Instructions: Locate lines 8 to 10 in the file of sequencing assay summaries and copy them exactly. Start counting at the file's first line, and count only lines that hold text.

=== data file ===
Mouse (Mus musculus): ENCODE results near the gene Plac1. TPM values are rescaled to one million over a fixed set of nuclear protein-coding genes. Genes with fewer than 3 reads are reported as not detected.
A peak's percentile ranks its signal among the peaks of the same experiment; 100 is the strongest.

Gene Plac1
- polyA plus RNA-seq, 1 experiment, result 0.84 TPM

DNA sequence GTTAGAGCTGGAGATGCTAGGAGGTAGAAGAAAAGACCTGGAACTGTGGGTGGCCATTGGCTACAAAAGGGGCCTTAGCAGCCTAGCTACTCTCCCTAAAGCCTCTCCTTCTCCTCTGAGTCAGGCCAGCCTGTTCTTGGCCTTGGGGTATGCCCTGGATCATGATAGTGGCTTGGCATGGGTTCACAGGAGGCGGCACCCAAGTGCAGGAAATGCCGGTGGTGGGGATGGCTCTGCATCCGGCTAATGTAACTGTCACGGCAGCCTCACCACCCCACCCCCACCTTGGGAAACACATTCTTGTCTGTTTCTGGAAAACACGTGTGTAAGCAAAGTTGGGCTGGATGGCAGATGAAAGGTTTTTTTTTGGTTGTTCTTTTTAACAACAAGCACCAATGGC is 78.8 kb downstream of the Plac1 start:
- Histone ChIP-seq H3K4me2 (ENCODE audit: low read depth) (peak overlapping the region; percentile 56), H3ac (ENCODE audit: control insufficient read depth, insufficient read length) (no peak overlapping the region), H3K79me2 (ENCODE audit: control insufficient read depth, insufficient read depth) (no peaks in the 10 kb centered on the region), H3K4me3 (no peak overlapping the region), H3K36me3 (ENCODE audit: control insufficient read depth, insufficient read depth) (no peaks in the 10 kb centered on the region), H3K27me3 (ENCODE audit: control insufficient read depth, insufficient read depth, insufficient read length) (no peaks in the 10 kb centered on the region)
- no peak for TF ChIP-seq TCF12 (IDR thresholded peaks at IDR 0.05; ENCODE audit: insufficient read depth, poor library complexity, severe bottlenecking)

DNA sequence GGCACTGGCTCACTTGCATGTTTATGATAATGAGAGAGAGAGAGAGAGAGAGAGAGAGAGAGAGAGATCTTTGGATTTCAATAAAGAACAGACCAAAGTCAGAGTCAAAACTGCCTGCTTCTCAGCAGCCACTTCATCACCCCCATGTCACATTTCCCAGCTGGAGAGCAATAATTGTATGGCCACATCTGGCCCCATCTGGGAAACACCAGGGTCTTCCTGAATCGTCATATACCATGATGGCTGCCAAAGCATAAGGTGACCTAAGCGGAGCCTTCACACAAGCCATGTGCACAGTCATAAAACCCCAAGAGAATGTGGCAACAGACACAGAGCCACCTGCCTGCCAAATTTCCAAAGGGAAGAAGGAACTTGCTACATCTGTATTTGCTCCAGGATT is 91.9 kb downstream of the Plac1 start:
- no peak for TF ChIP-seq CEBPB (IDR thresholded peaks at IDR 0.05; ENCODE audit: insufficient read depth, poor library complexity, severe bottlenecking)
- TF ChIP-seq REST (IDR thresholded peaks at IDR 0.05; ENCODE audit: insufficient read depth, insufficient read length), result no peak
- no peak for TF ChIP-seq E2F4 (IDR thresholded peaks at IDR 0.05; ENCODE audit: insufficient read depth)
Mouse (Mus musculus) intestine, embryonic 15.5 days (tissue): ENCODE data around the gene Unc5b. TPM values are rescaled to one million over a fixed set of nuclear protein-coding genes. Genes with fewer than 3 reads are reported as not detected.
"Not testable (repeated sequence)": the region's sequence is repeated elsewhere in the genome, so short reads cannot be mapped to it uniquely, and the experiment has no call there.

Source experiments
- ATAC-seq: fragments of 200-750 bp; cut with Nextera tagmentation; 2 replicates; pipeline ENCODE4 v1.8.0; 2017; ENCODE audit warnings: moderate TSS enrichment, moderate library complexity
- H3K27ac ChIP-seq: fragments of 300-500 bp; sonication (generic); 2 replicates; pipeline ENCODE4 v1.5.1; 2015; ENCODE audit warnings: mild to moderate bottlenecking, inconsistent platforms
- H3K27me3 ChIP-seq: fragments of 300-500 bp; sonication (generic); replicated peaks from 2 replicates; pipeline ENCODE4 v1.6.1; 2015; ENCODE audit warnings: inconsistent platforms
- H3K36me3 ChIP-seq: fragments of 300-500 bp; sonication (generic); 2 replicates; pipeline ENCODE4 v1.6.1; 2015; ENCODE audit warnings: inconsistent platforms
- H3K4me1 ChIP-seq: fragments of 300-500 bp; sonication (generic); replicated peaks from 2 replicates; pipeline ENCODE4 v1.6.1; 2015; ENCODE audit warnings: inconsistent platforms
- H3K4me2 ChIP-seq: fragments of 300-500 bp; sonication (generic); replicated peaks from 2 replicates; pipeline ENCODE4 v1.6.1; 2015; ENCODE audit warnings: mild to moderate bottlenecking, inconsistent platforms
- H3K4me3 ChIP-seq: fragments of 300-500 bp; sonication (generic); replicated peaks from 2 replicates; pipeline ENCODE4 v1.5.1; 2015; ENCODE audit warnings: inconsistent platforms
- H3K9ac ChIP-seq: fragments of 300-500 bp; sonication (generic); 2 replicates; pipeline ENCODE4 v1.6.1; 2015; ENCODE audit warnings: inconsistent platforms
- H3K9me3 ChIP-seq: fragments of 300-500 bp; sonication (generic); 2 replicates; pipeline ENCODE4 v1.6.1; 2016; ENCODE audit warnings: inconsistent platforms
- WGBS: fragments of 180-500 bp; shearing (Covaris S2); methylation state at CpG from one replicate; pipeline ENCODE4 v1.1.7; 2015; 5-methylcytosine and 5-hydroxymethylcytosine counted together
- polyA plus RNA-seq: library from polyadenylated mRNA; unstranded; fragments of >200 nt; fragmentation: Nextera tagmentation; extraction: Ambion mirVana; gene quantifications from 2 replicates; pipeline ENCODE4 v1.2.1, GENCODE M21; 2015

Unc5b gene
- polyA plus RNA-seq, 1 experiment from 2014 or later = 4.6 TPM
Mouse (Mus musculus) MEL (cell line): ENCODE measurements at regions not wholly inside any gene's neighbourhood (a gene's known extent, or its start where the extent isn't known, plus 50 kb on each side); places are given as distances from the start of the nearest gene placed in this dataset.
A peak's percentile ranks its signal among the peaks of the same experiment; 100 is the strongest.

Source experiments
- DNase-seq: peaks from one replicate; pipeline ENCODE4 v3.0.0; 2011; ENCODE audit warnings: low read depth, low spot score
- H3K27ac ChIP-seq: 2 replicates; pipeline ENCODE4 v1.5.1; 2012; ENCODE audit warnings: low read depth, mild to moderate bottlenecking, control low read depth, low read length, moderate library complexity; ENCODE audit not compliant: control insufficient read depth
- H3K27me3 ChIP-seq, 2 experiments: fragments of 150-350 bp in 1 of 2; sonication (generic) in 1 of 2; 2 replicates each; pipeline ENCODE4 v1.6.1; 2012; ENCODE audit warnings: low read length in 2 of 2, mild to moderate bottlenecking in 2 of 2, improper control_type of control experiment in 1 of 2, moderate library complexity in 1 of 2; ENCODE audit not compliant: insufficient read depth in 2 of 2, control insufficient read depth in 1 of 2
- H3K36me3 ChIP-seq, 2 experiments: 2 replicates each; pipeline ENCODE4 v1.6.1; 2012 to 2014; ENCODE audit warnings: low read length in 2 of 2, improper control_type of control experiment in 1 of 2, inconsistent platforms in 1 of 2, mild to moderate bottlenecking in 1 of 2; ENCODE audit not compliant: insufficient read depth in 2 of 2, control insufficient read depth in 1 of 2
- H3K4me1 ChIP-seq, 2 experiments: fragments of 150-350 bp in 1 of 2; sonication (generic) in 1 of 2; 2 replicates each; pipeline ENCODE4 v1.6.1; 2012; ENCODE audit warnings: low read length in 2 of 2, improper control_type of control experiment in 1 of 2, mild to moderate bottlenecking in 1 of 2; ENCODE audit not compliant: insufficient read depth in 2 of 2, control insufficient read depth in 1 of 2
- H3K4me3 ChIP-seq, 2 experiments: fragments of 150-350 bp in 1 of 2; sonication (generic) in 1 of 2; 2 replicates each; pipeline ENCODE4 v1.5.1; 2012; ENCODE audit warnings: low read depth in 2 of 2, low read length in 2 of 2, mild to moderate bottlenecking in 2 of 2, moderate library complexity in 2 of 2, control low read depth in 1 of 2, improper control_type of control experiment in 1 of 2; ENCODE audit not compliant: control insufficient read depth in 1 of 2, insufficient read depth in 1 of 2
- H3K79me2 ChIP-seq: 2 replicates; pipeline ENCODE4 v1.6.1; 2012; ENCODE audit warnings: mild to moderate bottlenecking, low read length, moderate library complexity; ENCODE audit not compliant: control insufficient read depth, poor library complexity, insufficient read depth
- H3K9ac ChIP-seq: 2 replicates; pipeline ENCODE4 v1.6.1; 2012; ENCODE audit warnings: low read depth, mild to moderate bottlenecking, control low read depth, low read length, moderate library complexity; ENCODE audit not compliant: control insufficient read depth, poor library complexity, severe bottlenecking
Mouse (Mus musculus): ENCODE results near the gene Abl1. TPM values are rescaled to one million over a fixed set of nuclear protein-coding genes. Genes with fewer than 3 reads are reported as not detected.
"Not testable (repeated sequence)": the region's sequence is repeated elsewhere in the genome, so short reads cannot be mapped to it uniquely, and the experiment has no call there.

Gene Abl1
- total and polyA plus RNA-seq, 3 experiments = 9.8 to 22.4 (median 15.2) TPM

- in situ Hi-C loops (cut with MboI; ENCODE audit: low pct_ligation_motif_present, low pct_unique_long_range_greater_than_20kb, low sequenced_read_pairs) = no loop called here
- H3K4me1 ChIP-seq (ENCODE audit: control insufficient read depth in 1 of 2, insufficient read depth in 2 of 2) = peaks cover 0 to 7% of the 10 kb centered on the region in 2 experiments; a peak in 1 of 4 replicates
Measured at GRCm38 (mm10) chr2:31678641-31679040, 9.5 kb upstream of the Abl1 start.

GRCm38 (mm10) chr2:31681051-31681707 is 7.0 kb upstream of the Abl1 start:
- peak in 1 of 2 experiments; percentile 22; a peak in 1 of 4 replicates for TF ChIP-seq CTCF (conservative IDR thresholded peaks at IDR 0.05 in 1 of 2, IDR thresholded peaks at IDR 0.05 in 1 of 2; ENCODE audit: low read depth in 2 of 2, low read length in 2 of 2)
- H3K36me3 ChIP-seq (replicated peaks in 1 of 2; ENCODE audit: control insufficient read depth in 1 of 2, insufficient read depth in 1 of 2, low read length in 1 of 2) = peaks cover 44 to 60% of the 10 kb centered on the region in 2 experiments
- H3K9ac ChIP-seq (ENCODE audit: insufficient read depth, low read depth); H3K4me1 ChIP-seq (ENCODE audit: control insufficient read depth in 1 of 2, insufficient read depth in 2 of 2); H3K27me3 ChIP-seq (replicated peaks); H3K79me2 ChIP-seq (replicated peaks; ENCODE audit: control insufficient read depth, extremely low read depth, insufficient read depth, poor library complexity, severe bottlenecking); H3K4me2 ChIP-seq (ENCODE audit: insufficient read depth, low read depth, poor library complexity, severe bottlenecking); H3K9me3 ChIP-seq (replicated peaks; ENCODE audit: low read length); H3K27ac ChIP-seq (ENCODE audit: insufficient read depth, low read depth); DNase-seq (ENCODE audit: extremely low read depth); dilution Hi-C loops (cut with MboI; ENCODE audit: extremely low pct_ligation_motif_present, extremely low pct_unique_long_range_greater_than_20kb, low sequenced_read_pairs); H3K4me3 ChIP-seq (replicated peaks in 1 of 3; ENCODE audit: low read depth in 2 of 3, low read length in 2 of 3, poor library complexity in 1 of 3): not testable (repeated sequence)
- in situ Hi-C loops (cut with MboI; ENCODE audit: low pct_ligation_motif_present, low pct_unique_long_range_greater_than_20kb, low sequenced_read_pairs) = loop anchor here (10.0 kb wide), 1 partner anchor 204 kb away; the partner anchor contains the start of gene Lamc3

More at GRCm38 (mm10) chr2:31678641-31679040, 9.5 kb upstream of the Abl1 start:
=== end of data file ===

DNA sequence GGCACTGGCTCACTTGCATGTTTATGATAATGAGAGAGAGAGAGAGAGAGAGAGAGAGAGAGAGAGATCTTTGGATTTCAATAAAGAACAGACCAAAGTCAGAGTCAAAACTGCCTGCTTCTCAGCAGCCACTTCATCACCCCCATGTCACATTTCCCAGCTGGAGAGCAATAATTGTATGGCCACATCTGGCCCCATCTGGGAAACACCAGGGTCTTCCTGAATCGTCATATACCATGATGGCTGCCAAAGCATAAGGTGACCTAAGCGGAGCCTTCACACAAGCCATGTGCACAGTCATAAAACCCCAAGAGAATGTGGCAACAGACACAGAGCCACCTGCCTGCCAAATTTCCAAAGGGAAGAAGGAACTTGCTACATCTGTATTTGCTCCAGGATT is 91.9 kb downstream of the Plac1 start:
- no peak for TF ChIP-seq CEBPB (IDR thresholded peaks at IDR 0.05; ENCODE audit: insufficient read depth, poor library complexity, severe bottlenecking)
- TF ChIP-seq REST (IDR thresholded peaks at IDR 0.05; ENCODE audit: insufficient read depth, insufficient read length), result no peak